While the Centennial and Memorial Association struggled to acquire and maintain its historic house, it focused enough attention on Valley Forge for other groups and individuals to engage in a kind of debate about exactly what constituted a fitting tribute to the winter encampment of 1777—1778. What should be preserved of this holy ground? And what should be added to the landscape?
Having lost her wealthy ambassador husband to death, Mary E. Thropp Cone, who had written a poem for Evacuation Day 1878, returned to her native Pennsylvania. In June 1882, while the Centennial and Memorial Association was desperately trying to raise funds for Washington's Headquarters, she wrote a lengthy letter to the Phoenixville Messenger, its prose no less poetic than her verse:
Back again to Valley Forge after having visited Holyrood and Westminster, Versailles and the Vatican, the Forum and the Coliseum, after having threaded the silent streets of Pompeii and sailed up the lonely Amazon, and I have seen no spot in the Old World or the New, so dear, so delightful or so interesting to me as Valley Forge, with its sacred memories, its hallowed associations. . . .
Is there any other spot between the Atlantic and the Pacific of which Americans have greater reason to be proud than the encampment ground of Valley Forge? Surely the virtues here displayed deserve to be remembered with as much gratitude and admiration as the brilliant but less difficult achievements of Bennington, Monmouth and Yorktown. True, we have had parades, encampments, and celebrations here, but these, however imposing, are ephemeral, never, except at the Centennial, satisfying public expectation, and hence, perhaps, the apathy of the people so much complained of, so disgraceful. 
Editor and publisher John O. K. Robarts took up where Mrs. Cone left off. One week later, he wrote:
It is true the Headquarters are in a good state of preservation, and the interior mainly as Washington and his Martha left it, but still that does not come up to the full measure of what it wanted. Those walls do not tell the names of the Generals, the regiments, the States represented there in that season of peril, now so well known. And as the years go by, the records of all this will become fainter and fainter still. What is needed then, is a substantial granite shaft, plain, but imposing, upon which may be chiselled the story as outlined above, so that people of this age and of the ages to come, may there read what now they will have to go to printed and perishing pages to learn.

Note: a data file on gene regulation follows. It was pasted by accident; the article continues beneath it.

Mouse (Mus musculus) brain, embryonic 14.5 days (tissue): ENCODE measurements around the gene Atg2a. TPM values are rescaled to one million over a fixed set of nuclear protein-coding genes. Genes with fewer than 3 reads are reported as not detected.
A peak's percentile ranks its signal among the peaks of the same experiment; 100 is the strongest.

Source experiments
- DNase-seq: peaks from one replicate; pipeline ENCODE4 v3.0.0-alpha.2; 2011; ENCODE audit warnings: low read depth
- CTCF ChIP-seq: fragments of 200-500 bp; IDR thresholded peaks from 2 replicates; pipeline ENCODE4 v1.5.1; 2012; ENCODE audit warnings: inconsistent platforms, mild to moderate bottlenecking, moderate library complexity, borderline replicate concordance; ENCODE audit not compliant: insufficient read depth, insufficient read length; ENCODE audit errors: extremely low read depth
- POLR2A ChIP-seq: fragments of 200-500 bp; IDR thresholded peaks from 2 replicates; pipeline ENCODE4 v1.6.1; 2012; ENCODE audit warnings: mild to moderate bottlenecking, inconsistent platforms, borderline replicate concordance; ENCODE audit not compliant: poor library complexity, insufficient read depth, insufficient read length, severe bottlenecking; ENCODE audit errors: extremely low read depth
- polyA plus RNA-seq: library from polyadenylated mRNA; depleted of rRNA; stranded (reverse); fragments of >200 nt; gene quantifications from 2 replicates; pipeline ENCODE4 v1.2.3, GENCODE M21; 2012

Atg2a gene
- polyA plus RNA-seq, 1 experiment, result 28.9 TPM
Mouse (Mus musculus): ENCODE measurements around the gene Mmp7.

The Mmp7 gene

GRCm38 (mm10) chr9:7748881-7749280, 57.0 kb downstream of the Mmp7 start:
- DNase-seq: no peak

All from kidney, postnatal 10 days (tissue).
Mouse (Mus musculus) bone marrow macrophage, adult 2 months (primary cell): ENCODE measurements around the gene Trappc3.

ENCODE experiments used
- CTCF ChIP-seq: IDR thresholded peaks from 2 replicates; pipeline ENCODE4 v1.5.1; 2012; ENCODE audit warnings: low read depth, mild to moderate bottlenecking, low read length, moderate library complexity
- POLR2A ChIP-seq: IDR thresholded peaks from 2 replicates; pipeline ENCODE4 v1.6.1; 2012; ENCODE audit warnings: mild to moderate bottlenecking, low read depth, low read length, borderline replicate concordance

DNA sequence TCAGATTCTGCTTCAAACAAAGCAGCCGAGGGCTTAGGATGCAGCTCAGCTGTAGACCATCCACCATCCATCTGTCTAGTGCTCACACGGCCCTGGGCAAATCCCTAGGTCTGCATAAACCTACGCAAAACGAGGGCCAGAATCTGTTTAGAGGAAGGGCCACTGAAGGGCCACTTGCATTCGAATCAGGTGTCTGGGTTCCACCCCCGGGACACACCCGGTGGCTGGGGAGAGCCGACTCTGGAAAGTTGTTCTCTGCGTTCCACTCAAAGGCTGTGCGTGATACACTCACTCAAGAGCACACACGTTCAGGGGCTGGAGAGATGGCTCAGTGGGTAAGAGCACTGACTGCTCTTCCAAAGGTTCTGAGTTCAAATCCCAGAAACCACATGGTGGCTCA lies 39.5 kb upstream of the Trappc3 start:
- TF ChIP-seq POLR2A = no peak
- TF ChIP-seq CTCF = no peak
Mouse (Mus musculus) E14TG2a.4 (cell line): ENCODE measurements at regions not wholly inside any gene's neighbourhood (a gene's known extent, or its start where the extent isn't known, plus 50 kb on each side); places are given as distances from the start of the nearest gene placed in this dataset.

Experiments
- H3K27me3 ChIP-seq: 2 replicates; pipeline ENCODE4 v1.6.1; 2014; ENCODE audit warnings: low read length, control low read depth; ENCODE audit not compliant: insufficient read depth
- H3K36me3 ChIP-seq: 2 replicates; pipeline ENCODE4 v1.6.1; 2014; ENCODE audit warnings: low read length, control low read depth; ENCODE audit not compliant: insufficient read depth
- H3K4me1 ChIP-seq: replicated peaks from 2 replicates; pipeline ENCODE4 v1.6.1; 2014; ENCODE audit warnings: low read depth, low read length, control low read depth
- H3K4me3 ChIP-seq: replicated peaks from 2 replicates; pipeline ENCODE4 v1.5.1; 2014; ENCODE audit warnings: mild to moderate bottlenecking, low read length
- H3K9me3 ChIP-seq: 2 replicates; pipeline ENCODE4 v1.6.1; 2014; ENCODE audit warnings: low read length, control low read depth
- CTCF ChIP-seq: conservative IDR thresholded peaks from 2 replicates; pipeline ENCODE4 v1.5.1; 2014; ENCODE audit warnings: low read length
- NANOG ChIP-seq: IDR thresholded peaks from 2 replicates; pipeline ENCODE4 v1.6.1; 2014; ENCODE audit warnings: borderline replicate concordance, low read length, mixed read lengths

In the second half of the nineteenth century, monuments were springing up at many historic sites, a trend that peaked between 1870 and World War I, a time of intense nationalism in the United States. On historic battlefields, monuments marked troop positions and enabled visitors to mentally re-create the honor and glory of great battles. They acknowledged the memorable deeds of heros and warriors and ennobled the sacrifice of life, allowing contemporary people to demonstrate their allegiance to the ideals of the past.  As Mrs. Cone had noted, other historic sites associated with the Revolution already had imposing and enduring granite shafts, but Valley Forge had none.
Thanks to agitation by Mrs. Cone and Robarts, Valley Forge soon had a new organization. On December 18, 1882, Mary E. Thropp Cone organized a meeting at the public hall in the village of Valley Forge to celebrate the 105th anniversary of the winter encampment and to see that Valley Forge would soon get the monument it deserved. Robarts reported that those she gathered together resolved that "Valley Forge should have a monument to perpetuate the memories of the Continental heroes who suffered here" and added: "It is to be earnestly hoped that a Soldiers' monument upon the heights of Valley Forge will be the result of the meeting brought about by that sterling lady, Mrs. Mary E. Thropp Cone." 
By the following spring, Mrs. Cone's organization had a charter and a name: The Valley Forge Memorial Association. Naturally, Mrs. Cone was elected president. She proposed to raise $5,000 by private subscription and reported that her group had already collected about $500.  They must have been greatly encouraged when, within a year, Congress considered a bill encouraging the erection of monuments on Revolutionary battlegrounds. This proposed bill would enable the U. S. Treasury to match dollar for dollar the funds raised by any historical association that could collect $5,000 to this end.